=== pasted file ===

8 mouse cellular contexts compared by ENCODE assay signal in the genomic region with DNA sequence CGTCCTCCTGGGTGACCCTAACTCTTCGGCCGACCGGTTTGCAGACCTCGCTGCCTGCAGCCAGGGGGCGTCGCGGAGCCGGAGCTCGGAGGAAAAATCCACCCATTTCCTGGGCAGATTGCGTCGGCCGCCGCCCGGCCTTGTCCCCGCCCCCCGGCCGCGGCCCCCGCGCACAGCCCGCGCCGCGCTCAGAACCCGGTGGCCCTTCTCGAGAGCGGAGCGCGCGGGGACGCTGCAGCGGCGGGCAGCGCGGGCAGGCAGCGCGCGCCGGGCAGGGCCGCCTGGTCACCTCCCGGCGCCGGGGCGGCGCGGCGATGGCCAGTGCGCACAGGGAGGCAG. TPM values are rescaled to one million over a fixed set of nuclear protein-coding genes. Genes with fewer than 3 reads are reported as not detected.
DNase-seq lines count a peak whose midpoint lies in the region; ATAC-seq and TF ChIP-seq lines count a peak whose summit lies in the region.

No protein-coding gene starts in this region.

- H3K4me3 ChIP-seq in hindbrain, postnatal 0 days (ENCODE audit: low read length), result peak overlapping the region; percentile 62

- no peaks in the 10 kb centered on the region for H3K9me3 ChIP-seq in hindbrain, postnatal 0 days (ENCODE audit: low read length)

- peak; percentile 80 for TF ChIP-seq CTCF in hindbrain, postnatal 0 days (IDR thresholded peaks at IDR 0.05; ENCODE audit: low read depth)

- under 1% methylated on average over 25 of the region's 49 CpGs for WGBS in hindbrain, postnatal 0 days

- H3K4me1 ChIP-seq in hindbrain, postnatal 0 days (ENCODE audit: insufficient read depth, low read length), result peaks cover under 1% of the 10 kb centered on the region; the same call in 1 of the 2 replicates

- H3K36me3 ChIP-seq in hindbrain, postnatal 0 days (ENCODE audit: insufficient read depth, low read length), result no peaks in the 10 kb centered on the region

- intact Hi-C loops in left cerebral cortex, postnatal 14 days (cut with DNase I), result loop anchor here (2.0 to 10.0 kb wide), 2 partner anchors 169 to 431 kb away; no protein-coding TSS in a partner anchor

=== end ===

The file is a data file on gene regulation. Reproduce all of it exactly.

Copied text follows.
8 mouse cellular contexts compared by ENCODE assay signal in the genomic region with DNA sequence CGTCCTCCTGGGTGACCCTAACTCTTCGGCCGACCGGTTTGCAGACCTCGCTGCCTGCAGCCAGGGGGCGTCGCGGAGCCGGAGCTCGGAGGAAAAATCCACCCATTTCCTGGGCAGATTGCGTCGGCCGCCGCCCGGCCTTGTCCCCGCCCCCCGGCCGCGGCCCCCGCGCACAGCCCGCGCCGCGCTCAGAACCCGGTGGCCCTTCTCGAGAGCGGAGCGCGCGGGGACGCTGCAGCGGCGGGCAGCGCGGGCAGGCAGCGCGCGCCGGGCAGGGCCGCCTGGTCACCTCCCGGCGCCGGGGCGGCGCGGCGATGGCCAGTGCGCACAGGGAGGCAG. TPM values are rescaled to one million over a fixed set of nuclear protein-coding genes. Genes with fewer than 3 reads are reported as not detected.
DNase-seq lines count a peak whose midpoint lies in the region; ATAC-seq and TF ChIP-seq lines count a peak whose summit lies in the region.

No protein-coding gene starts in this region.

- H3K4me3 ChIP-seq in hindbrain, postnatal 0 days (ENCODE audit: low read length), result peak overlapping the region; percentile 62

- no peaks in the 10 kb centered on the region for H3K9me3 ChIP-seq in hindbrain, postnatal 0 days (ENCODE audit: low read length)

- peak; percentile 80 for TF ChIP-seq CTCF in hindbrain, postnatal 0 days (IDR thresholded peaks at IDR 0.05; ENCODE audit: low read depth)

- under 1% methylated on average over 25 of the region's 49 CpGs for WGBS in hindbrain, postnatal 0 days

- H3K4me1 ChIP-seq in hindbrain, postnatal 0 days (ENCODE audit: insufficient read depth, low read length), result peaks cover under 1% of the 10 kb centered on the region; the same call in 1 of the 2 replicates

- H3K36me3 ChIP-seq in hindbrain, postnatal 0 days (ENCODE audit: insufficient read depth, low read length), result no peaks in the 10 kb centered on the region

- intact Hi-C loops in left cerebral cortex, postnatal 14 days (cut with DNase I), result loop anchor here (2.0 to 10.0 kb wide), 2 partner anchors 169 to 431 kb away; no protein-coding TSS in a partner anchor